7 thoughts on “How to remove the trend from economic variables

  1. Tom

    I agree that the prediction object you estimate is well-defined, but in the context of trend/cycle decomposition the “cycle” component would likely be common to many economic variables (such as the national income accounts in your examples). You cite den Haan (2000) which uses a VAR prediction-error setup. Any thoughts on a multivariate extension? Would you just have the “filtered” trend data (i.e. fitted data from 4-lag regression) or cycle (residuals) in a 2nd stage VAR? In the national accounts example, the cycle should be similar which suggests a constraint on the cycle not present in a naive 2-stage regression (which suggests an iterative method).

    1. James_Hamilton Post author

      Tom: If the common trend is there my approach can find it, but if it’s not, my approach does not impose it. There’s always a trade-off: as you try to add more complexity, you lose some of the robustness. Here are my thoughts in the paper about this:

      One might be tempted to use a richer model to forecast, such as using a vector of variables, more than 4 lags, or even a nonlinear relation. However, such refinements are completely unnecessary for the goal of extracting a stationary component, and have the significant drawback that the more parameters we try to estimate by regression, the more the small-sample results are likely to differ from the asymptotic predictions. The simple univariate regression is estimating a population object that is well defined regardless of whether the variable is part of a large vector system with nonlinear dynamics. For this reason, just as the HP filter is always implemented as a univariate procedure, my recommendation is to follow that same strategy for the approach here.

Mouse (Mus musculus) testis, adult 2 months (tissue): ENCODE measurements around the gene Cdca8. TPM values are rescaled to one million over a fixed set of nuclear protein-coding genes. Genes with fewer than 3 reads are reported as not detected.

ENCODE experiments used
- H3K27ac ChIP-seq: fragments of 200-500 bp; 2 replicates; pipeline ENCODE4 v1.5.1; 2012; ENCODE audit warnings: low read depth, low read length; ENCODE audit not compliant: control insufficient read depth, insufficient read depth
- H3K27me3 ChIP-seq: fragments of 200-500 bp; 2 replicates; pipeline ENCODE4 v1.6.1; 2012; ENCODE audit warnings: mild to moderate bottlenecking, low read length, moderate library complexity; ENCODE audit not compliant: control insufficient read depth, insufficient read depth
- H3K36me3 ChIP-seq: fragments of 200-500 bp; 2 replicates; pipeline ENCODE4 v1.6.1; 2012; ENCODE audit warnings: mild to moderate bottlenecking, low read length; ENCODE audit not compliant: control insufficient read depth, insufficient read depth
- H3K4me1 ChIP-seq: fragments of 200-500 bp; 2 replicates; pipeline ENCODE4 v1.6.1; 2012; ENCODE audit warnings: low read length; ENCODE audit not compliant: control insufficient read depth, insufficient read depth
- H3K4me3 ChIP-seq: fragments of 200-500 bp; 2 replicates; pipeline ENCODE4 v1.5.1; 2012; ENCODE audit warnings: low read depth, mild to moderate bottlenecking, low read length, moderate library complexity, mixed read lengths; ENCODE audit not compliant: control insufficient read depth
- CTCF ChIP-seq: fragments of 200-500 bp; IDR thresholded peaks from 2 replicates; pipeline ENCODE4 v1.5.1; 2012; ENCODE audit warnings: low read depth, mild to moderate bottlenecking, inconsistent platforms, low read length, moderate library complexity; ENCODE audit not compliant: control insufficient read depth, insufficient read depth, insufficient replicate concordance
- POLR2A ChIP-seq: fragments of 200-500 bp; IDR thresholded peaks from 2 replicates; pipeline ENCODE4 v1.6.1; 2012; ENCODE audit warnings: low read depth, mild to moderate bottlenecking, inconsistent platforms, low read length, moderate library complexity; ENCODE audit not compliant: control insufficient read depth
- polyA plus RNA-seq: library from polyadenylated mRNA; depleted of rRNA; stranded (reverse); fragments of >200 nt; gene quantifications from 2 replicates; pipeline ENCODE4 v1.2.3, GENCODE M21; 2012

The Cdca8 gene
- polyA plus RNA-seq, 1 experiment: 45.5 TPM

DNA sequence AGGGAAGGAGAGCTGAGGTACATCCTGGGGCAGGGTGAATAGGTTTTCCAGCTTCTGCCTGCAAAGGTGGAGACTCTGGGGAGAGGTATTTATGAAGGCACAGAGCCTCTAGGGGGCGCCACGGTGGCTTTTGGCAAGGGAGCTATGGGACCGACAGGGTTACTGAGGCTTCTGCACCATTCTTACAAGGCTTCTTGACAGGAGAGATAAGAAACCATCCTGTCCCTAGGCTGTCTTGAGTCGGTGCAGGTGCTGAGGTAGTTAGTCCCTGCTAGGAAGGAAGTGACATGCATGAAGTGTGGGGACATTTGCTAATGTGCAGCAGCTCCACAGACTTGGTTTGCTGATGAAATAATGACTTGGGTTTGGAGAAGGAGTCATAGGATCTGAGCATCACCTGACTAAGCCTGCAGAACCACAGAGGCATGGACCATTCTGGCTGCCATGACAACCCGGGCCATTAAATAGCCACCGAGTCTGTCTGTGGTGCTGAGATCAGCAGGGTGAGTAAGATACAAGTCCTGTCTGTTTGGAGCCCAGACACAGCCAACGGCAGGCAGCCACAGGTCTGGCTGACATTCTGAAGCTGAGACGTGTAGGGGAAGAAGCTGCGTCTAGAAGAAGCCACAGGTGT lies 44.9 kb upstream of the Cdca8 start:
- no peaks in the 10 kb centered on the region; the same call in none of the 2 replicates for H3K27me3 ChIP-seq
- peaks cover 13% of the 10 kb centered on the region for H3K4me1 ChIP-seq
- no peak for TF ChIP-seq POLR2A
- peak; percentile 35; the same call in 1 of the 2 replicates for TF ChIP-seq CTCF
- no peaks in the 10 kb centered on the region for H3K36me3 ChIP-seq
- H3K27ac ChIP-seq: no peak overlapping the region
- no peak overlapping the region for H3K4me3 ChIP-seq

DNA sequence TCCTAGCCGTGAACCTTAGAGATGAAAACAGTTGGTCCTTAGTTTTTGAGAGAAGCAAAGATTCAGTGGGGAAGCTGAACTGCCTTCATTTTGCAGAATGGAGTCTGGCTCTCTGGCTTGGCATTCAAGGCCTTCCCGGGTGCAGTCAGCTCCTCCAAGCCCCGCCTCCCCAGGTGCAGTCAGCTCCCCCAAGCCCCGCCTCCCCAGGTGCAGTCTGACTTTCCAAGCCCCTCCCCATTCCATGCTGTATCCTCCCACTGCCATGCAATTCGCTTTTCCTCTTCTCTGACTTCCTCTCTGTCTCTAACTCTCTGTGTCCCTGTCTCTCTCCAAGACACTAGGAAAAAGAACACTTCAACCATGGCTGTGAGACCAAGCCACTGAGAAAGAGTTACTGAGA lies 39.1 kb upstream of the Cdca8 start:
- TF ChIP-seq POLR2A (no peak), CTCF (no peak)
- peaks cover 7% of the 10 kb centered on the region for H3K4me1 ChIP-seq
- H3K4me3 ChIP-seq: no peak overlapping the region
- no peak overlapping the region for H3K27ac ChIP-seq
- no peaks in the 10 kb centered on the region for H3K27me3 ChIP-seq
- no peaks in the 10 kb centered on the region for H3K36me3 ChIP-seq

1. Tom

        Thank you, I missed that on my quick initial read. That is reasonable from a classical and exploratory perspective. However, in the spirit of your 2015 Econometrica paper with Christiane Baumeister, a multi-level model with a prior on the volatility around a common trend estimated according to your prediction specification could possibly explore the richer vector system without a multitude of parameters or imposing strong assumptions.

  2. AS

    Professor Hamilton,
    Any chance you would provide a bit more detail so those at the back of the class, who are neither economists nor mathematicians could try your process at home? I am not clear on how to use the process to make forecasts.

  3. Tanmay Satpathy

    The L1 trend filter by Kim et al , and Empirical Mode Decomposition also look like an underused alternative in economics.

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